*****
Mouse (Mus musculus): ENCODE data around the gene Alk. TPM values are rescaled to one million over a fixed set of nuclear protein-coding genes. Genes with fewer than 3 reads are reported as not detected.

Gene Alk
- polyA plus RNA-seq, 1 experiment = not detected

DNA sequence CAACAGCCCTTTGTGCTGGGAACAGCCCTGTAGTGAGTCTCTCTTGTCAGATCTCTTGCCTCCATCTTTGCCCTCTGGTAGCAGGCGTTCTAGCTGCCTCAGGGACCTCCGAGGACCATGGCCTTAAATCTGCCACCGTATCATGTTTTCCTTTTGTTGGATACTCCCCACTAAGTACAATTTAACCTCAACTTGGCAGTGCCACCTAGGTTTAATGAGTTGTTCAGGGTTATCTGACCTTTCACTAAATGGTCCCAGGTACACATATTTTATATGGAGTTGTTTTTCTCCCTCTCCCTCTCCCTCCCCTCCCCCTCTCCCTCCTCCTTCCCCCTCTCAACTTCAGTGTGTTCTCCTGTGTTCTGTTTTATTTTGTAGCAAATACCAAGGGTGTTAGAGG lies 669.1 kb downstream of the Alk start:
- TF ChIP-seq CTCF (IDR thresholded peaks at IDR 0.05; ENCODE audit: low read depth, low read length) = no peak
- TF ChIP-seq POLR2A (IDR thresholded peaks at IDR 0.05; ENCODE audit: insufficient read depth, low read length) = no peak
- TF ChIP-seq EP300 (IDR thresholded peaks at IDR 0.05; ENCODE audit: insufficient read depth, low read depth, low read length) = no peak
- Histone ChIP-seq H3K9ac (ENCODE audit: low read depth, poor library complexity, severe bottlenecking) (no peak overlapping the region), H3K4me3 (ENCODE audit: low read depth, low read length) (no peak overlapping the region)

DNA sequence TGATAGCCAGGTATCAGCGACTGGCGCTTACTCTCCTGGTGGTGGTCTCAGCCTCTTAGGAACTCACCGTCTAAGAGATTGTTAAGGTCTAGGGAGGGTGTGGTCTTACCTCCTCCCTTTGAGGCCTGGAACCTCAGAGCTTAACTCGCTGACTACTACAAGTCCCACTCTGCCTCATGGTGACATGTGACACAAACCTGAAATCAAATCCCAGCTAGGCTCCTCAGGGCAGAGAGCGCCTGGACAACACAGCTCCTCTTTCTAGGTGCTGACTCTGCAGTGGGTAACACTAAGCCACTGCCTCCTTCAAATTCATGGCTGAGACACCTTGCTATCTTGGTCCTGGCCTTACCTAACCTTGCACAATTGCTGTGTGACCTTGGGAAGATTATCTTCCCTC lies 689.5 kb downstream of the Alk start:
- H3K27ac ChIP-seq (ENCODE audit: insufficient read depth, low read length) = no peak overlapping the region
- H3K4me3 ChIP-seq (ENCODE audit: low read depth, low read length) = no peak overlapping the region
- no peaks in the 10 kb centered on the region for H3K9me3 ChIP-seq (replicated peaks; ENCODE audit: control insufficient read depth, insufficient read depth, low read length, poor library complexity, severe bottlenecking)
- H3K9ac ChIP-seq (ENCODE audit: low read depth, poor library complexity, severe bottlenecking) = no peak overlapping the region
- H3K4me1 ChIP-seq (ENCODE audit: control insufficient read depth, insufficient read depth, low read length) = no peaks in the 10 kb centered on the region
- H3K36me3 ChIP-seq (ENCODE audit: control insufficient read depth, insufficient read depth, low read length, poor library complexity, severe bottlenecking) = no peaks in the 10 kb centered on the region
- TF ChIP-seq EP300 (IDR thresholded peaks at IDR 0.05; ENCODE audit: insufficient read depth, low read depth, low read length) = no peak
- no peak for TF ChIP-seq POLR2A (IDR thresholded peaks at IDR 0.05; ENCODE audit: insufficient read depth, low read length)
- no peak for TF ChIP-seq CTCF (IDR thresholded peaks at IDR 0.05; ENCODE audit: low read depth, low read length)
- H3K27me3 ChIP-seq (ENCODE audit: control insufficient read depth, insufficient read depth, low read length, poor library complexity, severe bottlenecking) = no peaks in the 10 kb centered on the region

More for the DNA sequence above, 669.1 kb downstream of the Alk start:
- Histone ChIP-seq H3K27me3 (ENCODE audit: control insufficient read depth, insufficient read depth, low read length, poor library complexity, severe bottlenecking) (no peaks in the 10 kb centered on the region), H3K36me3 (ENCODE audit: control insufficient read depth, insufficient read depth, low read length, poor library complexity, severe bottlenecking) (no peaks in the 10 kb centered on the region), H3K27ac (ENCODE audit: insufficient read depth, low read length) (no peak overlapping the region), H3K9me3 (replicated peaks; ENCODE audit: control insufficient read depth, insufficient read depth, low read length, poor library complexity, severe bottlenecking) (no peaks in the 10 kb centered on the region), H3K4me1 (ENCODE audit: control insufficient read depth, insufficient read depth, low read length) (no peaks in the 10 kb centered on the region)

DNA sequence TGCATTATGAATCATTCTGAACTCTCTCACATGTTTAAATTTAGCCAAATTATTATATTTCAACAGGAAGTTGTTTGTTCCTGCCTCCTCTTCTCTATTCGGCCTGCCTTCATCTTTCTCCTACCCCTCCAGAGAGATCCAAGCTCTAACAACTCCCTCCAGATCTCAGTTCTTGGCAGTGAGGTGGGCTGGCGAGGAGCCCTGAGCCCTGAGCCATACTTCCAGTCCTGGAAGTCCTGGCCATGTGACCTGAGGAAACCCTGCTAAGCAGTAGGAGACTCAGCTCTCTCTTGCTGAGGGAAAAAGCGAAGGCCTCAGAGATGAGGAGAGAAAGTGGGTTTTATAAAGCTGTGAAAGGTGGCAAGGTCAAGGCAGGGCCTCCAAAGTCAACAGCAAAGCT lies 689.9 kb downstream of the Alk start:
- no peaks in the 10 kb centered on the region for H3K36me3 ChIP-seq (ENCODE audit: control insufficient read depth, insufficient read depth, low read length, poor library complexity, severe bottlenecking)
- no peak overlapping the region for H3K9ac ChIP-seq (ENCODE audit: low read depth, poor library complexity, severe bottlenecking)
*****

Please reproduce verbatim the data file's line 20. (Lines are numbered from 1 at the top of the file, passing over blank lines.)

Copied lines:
More for the DNA sequence above, 669.1 kb downstream of the Alk start: